The fundamentals of music can be broken down into a sequence of notes. We can define these notes by identifying the pitch or perceived frequency rate of each individual sound wave, but what does that really mean? Pitch is used to describe many aspects of the craft, which can make it challenging to decode what exactly this important term encompasses.
Below, we'll explain everything you need to know about pitch in music and break down how it compares to tone, intervals, and other similar terms. We'll also detail several types of pitches including perfect pitch, absolute pitch, relative pitch, and reference pitch to help you navigate this music theory concept.
What is a Pitch in Music?
In short, a pitch is the perceived frequency of a sound. We can assign different note values based on the frequency of a pitch. You'll find that pitches are most often organized into series of note names, scales, and melodies, though they can be replicated to a T by aligning with the sound wave's specific Hertz (Hz) value.
How is Pitch Created
Whenever something is put in motion to vibrate against air molecules, it creates sound. These sound waves vibrate at a particular frequency which determines the pitch or specific note of that vibration. We perceive a sound as a high pitch or low pitch depending on the speed of the particular sound wave.
How is Pitch Measured?
Pitch is measured by frequency, which is represented by Hertz or Hz. Faster frequencies have higher pitches while lower frequencies have lower pitches. This measurement showcases how many sound wave vibrations pass through given a certain period of time.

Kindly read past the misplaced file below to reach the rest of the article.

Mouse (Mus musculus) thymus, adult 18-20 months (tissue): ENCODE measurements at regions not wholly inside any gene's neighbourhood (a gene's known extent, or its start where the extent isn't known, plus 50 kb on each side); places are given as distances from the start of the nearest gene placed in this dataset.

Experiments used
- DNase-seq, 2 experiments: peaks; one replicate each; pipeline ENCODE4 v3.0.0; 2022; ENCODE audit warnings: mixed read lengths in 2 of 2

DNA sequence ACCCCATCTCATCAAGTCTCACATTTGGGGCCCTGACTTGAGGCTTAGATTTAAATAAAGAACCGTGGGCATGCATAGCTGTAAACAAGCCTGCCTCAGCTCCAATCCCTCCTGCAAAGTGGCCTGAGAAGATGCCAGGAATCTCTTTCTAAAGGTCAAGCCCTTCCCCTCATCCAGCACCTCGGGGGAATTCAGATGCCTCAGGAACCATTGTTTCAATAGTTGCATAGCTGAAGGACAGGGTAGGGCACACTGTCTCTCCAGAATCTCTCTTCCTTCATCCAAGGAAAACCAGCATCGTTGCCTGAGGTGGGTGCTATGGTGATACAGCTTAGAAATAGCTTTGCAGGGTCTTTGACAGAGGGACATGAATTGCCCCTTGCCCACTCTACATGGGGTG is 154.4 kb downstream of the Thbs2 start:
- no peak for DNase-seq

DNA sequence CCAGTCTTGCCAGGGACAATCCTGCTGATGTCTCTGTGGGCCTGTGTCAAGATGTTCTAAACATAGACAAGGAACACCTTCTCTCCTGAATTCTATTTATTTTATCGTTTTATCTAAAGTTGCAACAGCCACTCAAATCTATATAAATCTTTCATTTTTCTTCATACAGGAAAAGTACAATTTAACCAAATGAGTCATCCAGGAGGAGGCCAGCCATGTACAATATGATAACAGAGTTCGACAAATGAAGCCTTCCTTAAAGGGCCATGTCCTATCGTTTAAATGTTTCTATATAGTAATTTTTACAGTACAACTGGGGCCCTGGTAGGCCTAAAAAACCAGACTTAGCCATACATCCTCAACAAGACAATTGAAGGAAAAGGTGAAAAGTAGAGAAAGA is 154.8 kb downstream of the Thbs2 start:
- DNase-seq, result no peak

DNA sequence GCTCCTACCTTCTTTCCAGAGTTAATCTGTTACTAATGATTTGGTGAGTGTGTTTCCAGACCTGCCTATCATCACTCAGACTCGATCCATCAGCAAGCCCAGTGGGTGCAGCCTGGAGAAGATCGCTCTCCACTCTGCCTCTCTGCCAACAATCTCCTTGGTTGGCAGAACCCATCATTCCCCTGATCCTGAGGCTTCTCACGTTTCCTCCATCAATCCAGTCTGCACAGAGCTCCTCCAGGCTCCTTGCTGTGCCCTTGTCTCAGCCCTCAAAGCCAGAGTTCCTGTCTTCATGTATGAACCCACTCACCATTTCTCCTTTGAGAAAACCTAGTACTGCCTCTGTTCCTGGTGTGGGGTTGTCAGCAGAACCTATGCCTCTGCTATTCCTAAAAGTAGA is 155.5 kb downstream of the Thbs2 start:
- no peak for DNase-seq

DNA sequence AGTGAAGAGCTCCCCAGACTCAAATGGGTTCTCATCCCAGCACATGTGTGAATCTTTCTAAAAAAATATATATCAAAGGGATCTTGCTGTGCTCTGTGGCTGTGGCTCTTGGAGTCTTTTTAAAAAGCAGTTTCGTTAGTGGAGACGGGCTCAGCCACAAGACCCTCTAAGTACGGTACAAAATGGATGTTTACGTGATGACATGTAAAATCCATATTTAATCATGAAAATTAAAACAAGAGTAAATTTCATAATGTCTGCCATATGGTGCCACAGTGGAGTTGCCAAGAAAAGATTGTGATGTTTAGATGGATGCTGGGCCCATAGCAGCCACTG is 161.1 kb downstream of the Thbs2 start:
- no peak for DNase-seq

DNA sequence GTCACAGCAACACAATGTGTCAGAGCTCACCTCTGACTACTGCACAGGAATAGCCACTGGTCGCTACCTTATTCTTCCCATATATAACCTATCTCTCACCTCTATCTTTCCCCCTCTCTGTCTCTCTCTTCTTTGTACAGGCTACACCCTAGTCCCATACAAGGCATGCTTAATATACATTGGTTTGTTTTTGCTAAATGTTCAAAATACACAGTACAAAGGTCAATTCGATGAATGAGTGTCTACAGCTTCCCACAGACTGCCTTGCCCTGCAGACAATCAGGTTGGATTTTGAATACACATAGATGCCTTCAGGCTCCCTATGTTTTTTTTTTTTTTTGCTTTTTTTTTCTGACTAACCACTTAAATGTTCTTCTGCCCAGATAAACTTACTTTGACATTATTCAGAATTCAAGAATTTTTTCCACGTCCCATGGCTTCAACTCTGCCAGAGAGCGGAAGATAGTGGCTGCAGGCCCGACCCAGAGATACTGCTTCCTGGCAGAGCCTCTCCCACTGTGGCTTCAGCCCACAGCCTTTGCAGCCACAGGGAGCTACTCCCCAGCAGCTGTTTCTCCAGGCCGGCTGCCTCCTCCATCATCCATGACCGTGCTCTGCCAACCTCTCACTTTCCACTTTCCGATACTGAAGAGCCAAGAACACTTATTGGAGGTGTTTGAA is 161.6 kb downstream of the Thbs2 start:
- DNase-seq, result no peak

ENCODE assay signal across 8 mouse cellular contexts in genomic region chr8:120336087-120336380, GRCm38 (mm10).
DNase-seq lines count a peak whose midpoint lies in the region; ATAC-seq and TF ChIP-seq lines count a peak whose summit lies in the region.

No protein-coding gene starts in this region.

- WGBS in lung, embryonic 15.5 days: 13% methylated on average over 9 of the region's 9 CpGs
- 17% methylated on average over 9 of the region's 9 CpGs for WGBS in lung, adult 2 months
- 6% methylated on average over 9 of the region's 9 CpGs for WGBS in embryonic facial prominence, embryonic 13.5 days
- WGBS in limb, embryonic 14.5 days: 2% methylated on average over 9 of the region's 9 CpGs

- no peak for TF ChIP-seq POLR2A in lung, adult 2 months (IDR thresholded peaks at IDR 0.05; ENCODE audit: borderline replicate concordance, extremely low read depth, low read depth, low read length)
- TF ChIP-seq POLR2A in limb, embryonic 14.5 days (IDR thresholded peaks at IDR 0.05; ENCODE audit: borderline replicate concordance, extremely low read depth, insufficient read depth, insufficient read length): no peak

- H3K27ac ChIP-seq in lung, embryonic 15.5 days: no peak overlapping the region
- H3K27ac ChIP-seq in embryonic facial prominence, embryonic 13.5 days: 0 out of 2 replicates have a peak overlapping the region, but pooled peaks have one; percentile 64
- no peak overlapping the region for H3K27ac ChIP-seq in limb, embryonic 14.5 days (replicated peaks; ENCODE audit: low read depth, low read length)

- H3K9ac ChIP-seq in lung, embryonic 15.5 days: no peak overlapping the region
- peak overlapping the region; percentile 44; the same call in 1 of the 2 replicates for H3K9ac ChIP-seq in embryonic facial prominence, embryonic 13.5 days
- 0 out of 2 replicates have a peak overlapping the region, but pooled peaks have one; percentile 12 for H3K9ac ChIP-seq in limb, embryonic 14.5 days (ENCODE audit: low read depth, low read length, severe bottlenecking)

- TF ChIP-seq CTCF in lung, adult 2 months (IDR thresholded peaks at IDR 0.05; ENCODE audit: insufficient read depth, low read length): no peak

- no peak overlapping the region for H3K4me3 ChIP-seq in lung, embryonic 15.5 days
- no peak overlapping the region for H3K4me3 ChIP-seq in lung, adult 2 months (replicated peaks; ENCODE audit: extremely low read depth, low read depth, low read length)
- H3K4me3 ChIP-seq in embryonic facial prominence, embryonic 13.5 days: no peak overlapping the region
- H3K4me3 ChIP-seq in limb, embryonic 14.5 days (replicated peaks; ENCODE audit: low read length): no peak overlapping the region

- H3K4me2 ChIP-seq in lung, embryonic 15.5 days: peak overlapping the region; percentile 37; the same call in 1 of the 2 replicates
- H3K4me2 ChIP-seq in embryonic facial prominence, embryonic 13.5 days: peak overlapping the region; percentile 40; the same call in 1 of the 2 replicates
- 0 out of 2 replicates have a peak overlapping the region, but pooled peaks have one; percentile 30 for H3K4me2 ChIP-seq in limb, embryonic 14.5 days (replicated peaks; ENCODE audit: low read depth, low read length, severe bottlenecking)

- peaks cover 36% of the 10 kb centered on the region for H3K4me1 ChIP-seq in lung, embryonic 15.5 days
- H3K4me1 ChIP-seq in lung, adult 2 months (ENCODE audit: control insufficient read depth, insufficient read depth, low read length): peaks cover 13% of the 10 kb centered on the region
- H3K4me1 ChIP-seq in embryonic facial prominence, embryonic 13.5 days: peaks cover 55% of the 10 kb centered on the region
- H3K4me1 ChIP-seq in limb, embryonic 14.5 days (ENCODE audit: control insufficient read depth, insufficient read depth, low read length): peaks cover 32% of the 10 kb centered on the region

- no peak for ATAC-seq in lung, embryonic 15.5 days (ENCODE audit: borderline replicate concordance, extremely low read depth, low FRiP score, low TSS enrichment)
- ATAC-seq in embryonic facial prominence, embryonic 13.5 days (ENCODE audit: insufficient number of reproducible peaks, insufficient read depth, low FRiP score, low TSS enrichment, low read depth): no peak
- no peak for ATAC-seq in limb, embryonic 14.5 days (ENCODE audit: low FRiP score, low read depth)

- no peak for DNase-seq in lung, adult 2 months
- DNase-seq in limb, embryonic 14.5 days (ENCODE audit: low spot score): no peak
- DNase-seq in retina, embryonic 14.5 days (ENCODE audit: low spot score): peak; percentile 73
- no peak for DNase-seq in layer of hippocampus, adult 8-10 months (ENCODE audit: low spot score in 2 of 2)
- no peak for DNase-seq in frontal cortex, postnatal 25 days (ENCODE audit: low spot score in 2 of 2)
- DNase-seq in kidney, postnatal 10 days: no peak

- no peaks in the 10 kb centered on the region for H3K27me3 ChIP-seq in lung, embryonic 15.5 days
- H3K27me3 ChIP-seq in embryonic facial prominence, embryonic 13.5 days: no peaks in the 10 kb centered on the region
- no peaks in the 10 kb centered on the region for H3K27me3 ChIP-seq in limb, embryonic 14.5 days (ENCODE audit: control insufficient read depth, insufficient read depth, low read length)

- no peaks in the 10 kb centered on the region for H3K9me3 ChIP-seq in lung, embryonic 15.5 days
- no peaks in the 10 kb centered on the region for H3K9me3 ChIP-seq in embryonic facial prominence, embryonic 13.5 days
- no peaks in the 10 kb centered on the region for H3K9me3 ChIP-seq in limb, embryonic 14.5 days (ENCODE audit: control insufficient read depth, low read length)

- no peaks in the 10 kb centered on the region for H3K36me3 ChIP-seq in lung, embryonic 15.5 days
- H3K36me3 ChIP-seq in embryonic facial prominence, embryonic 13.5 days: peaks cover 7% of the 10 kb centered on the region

High Pitch vs. Low Pitch
Higher pitches are faster sound waves, usually anything above 800 Hz. By contrast, low pitches are much slower and hold Hz measurements of 500 and lower. The lowest our ears can conceivably hear is at 20 Hz, while the upper limit for high pitches is around 20,000 Hz.
Identifying Pitches on the C Major Scale
Pitches in music tend to reside at a specific Hertz level. Here are the main notes of the C major scale, starting from middle C or C4 by Hertz:
C: 261.63 Hz
D: 293.66 Hz
E: 329.63 Hz
F: 349.23 Hz
G: 392.00 Hz
A: 440.00 Hz
B: 493.88 Hz
From there, the scale continues, though note that pitches an octave higher, lower, or further reside at different Hertz levels. For example, C5, which would be the next whole pitch would reside at approximately 523.25 Hz.
Relative Pitch vs. Perfect Pitch
Perfect pitch, or a person's ability to define notes based on sound alone is only estimated to occur naturally with one in 10,000 people. Fortunately, relative pitch, or the ability to identify pitches based on a reference point or song is a skill that can be developed.
Most musicians are able to cultivate their understanding of pitch based on a familiar song like, "Your Song" by Elton John, or anything that's easy for an artist to quickly recall by memory. If you know that your particular relative pitch song starts on a middle C, you can start to identify lower and higher pitches in relation to that reference point.
From there, you can use an understanding of pitch intervals to help you nail down the relative note. You can learn to become more adept at relative pitch through a process called ear training. Fortunately, there are plenty of free exercises via YouTube to help you test your pitch identification skills:
Types of Pitches